The last year’s cryptocurrency boom resulted in France’s prime minister suggesting that the matter of virtual currencies should be discussed during the 2018 G20 Summit.
The meeting happened this week, concluding that there isn’t enough information available yet.
The G20 cryptocurrency regulation meeting ended with a call for a recommendation from the public, with July 2018 set as a deadline. The feedback will be gathered globally on how to regulate cryptocurrencies.
The world’s economic leader agreed that virtual currencies have to be examined further to be able to form a cohesive strategy.
The announcement came from the Argentina Central Bank chair Federico Sturzenegger:
“In July we have to offer very concrete, very specific recommendations on not ‘what do we regulate?’ but ‘what is the data we need?”
Not all members of the Group of Twenty agreed with the decision.
Cryptocurrency Is Still a Grey Area
Currently, it’s nearly impossible to find someone who would be described as an expert when it comes to cryptocurrency, its regulation and taxation.
There simply isn’t enough information and data to study the impact of virtual currency on the global economy.
Especially, considering that cryptocurrency has only been around for ten years, and became a publicly known matter in the last twelve months.
At this stage, it’s mostly about feeling the ground and gathering the public opinion.
However, the discussion already shows that the economic powers around the world are taking the cryptocurrency market seriously.
Despite the idea of creating one global regulation, not every nation is on board with this plan.
Brazil’s Central Bank president, Ilan Goldfajn has already stated that cryptocurrencies will not be regulated in his country and won’t follow the regulations outlined by the G20.
One of the smaller European states, Malta has already released the first proposal for virtual currencies, ICOs and blockchain-based platforms regulation. Also calling for public opinion and support, the final version of the document should be released by the end of the first half of 2018.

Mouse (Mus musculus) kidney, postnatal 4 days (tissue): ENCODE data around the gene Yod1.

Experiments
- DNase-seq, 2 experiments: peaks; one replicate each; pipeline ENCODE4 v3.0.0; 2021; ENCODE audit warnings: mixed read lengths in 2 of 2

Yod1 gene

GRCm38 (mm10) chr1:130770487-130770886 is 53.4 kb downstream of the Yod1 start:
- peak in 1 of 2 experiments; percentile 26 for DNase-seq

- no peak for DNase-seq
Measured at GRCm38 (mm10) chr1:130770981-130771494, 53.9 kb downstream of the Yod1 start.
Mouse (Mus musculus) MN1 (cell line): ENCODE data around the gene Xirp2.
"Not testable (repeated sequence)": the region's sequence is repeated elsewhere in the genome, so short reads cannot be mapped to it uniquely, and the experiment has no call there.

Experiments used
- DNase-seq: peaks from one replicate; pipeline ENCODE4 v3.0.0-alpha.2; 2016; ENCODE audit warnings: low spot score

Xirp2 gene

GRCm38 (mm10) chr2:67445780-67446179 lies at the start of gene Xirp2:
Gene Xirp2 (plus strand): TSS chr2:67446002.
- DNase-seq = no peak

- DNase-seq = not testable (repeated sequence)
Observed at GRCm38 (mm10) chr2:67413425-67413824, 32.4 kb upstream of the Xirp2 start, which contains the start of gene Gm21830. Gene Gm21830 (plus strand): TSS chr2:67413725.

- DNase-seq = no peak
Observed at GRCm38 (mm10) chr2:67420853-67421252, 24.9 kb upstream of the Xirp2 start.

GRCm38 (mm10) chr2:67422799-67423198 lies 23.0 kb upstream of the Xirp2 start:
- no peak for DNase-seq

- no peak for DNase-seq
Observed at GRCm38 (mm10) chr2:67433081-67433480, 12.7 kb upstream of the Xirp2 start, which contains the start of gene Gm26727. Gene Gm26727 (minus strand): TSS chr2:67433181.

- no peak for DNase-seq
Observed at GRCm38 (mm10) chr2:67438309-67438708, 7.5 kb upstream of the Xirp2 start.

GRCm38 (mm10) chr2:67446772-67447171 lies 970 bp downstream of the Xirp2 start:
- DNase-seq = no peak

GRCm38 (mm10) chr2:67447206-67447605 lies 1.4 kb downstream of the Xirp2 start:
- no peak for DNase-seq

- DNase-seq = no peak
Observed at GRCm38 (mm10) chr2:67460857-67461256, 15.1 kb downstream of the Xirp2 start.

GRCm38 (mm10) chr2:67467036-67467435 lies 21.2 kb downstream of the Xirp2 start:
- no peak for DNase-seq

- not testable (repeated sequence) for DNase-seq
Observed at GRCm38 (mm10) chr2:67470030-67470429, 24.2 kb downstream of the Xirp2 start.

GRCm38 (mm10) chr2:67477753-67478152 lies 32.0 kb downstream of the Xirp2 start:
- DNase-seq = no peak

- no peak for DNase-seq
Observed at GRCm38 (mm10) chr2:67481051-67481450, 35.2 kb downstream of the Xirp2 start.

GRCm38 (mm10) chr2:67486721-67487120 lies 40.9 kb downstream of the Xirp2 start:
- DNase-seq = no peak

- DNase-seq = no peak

Financial Action Task Force (FATF)
The G20 agreed on one aspect of the future regulation – forming the Financial Action Task Force (FATF) – an intergovernmental body formed to fight money laundering and terrorist financing.
The FATF standards will apply to then cryptocurrency markets in the respective countries.
“We commit to implement the FATF standards as they apply to crypto-assets, look forward to the FATF review of those standards, and call on the FATF to advance global implementation. We call on international standard-setting bodies (SSBs) to continue their monitoring of crypto-assets and their risks, according to their mandates, and assess multilateral responses as needed.”
One of the biggest takes from the G20 statement is that the world’s financial powerhouses acknowledge cryptocurrencies as a technological innovation that can potentially improve the current financial system, but at the same time they also carry a lot of underlying issues.
They don’t offer the investor protection, market integrity and often support tax evasion as well as money laundering, not to mention the lack of financial stability of virtual currencies.
Until each of this concerns is solved by the regulatory framework, the cryptocurrency market cannot be considered as one to overtake fiat currency.
What’s Next For The Cryptocurrency Regulation?
There were hopes that countries like Austria or Germany would bring strong arguments to the G20 table, but since the cryptocurrency market has reached one of the lowest points in the last few months, both countries seemed reserved while approaching the topic.
Since the US and several European states have approached the subject in the last few months, it inspired central banks and government officials to take a closer look at the impact of cryptocurrency on crime, investors and the entire world’s economy.
It’s crucial that each country creates their own regulations depending on their economic stability. The G20 proposal should serve as an outline, but it won’t necessarily work for everyone.
It seems that everyone is in agreement on crypto-assets don’t pose risks to global financial stability at this time, making up less than 1 percent of the global gross domestic product (GDP).
G20 cryptocurrency regulation won’t likely take shape until July 2018 when the discussions will be renewed.
It’s also possible that those who have already expressed their interest in virtual currencies legislation will establish their regulatory framework and inspire the Group of 20.
In the meantime, read about the latest announcements from the world’s governments on ICO regulations.
The G20 is an international forum for the governments and central bank governors from Argentina, Australia, Brazil, Canada, China, France, Germany, India, Indonesia, Italy, Japan, Mexico, the Republic of Korea, the Russian Federation, Saudi Arabia, South Africa, Turkey, the United Kingdom, the United States, and the European Union.